Even CEOs are starting to get squeezed by the economic realities of this pandemic.
But compared to their employees, a growing number of critics still say it’s not nearly enough.
So far, top executives of many major U.S. corporations — including some at the very epicenter of the crisis — have mostly held on to their outsize pay packages after giving up some of their salaries. And even as rank-and-file jobs vanish, some still have a distant shot at collecting bonuses for 2020, albeit smaller than last year’s.
How things play out will depend on the economy, financial markets and ultimately the coronavirus itself. But as the pain grows for ordinary workers, executive pay — a divisive issue in an age of extraordinary inequality — has come to the fore once again.
Consider, for example, Tenet Healthcare Corp., which has furloughed thousands in the wake of the coronavirus. Chief Executive Officer
Yet even after the pay cut, Rittenmeyer will still rake in over a million dollars in salary. That’s not counting at least a $875,000 bonus, stock awards worth $11.3 million through 2022 and a contract that entitles him to millions of dollars more in the future. Total compensation figures have yet to be finalized for the current year, but the $390,000 that Rittenmeyer is forgoing would only amount to 2% of what he received last year.
What’s more, Tenet still pays Rittenmeyer’s predecessor, who left three years ago, roughly $245,000 each month as part of his severance package.
It’s little wonder one of the largest U.S. unions criticized Tenet’s executive pay and said Rittenmeyer’s donation amounted to little more than “a gesture.”
A Tenet spokesman said executive-pay decisions were made before the outbreak and payouts are tied to long-term goals. He added the furloughs were carried out to focus resources on Covid-19 care and some employees are back on the job.
Rittenmeyer, who declined to be interviewed, isn’t the only CEO facing scrutiny. Grocery store chain Kroger Co., under fire from employees and unions over its plan to scrap its extra $2 per hour in hazard pay this weekend, disclosed that CEO
A Kroger spokeswoman pointed out the company’s average wage is $15 an hour and that it offers a range of safety precautions, from testing to emergency leave, to employees.
All across the country, as millions of Americans are thrown out of work, tough questions are once again being asked about executive pay.
Airlines like United Airlines Holdings Inc. and
On one hand, the moves are a conscious, if symbolic, display of solidarity and shared sacrifice, an effort by the bosses not to appear
“If you’re going to ask your staff to give up salary, so should you,” said
CEOs at S&P 500 companies receive on average $1.3 million in salary, roughly 20 times the median U.S. household income. But that sum only accounts for 10% of their total compensation. The rest comes in bonuses and stock-based incentives typically tied to measures like equity returns or profits. Those payouts are adjusted based on how goals are met.
For many executives in the hardest-hit industries, that means making do with perhaps $1 million instead of $10 million. But others still have a shot at hefty payouts, regardless of cuts to base pay, if stocks recover.
Of course, the stock market isn’t the economy. But it can often magnify and distort — in a fun-house mirror sort of way — the winners and losers in it.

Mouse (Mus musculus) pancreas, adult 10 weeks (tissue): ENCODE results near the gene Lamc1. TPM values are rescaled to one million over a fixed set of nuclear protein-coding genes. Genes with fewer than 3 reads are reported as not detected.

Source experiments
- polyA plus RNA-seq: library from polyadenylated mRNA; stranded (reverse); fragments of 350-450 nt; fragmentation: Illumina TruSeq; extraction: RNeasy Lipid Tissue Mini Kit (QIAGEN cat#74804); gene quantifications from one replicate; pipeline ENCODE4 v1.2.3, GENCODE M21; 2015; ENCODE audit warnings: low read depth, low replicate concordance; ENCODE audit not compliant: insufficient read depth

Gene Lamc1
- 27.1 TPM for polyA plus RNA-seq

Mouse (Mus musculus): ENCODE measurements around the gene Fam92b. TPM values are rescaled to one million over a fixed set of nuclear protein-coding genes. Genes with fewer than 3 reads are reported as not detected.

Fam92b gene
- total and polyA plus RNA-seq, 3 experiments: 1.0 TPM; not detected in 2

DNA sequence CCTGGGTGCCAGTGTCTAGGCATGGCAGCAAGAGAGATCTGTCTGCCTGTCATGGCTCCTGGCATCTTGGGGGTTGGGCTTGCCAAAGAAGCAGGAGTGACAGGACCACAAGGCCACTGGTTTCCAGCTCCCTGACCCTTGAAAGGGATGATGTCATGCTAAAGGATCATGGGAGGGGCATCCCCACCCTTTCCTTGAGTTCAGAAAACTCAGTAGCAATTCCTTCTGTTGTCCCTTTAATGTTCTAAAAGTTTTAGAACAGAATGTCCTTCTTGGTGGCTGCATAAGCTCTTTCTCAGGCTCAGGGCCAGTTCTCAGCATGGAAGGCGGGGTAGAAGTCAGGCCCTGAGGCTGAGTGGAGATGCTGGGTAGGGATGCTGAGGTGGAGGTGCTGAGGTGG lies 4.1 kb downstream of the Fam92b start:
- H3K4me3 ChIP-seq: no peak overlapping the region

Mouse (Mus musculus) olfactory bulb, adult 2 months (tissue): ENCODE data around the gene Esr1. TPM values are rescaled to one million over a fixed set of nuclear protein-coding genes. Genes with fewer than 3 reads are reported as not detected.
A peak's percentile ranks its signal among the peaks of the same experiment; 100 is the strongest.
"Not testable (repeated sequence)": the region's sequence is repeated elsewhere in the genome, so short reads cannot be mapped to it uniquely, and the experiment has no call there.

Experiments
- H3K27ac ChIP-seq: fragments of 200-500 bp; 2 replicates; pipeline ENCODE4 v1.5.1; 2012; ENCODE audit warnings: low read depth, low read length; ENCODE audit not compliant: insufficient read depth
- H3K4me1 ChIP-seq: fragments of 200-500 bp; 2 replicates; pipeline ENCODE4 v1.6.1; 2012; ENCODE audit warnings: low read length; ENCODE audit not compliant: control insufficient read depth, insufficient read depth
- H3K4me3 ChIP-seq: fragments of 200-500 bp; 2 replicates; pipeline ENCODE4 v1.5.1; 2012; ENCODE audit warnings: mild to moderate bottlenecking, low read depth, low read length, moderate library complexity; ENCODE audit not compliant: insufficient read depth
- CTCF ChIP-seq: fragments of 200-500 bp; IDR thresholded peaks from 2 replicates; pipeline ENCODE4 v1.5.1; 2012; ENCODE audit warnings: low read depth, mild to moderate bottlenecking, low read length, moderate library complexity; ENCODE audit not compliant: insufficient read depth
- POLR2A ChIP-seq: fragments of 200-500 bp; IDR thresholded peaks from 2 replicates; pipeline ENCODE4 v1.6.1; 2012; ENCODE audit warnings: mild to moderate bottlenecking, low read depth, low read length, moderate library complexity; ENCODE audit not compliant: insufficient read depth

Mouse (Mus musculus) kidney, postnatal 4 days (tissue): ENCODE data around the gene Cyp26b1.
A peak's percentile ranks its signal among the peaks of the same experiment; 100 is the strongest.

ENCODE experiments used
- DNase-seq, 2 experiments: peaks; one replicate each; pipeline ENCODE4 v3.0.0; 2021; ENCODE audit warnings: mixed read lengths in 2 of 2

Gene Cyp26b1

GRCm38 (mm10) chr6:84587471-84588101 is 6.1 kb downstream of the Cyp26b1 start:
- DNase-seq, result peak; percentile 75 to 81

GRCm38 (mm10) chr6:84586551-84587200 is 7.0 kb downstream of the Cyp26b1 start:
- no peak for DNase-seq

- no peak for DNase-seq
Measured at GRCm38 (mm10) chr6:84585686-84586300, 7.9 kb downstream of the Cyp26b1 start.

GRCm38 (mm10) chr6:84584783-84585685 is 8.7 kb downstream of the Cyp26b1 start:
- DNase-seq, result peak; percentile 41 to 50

After plummeting in March, stocks last month jumped the most since 1987. The rebound came as U.S. companies
And as the post-crisis years showed, the market tends to reward capital over labor. In the past decade, public-company executives have reaped billions of dollars in gains from stock-based awards, some of which were granted at the depths of the Great Recession, while millions of people have struggled for years to regain their footing.
“There’s just the general view that we need to pay attention to all stakeholders,” said
It’s part of a longer-term trend. Chief executives at the largest U.S. companies saw their pay skyrocket 940% between 1978 and 2018, a study showed last year, largely helped by stock gains. Worker wages, meanwhile, increased by just 12%.
In some instances, hefty stock awards have arguably made sharing the pain an exercise in virtue signaling. In April,
However, Aon still will pay about $100 million in dividends to shareholders on May 15. Like many other CEOs, Case has amassed a sizable ownership stake since he started in 2005, roughly 1.2 million shares. His cut of the quarterly payout — about $531,000 — will more than make up his lost salary.
Other employees who hold shares will benefit, too. But unlike Case, few also have tens of millions of dollars in unvested stock awards outstanding.
Aon declined to comment beyond Case’s open letter to employees. In it, Case wrote “paying a regular dividend is consistent with maintaining an investment grade rating and fundamental to accessing the capital markets.”
The pandemic has also brought into stark relief the lucrative golden parachutes given to corporate executives. In March,
MGM didn’t directly address the exit package but said at the time that the board sped up the transition, announced the prior month, because it “believes continued steady, skilled leadership is needed in this time of great upheaval and uncertainty.”
Whatever the case, companies must weigh past promises against public perception, says Aalap Shah, a partner at Pearl Meyer, an executive-pay consulting firm.
“If you don’t react in a way of camaraderie,” he said, “that’s going to be very telling about the kind of company you are.”
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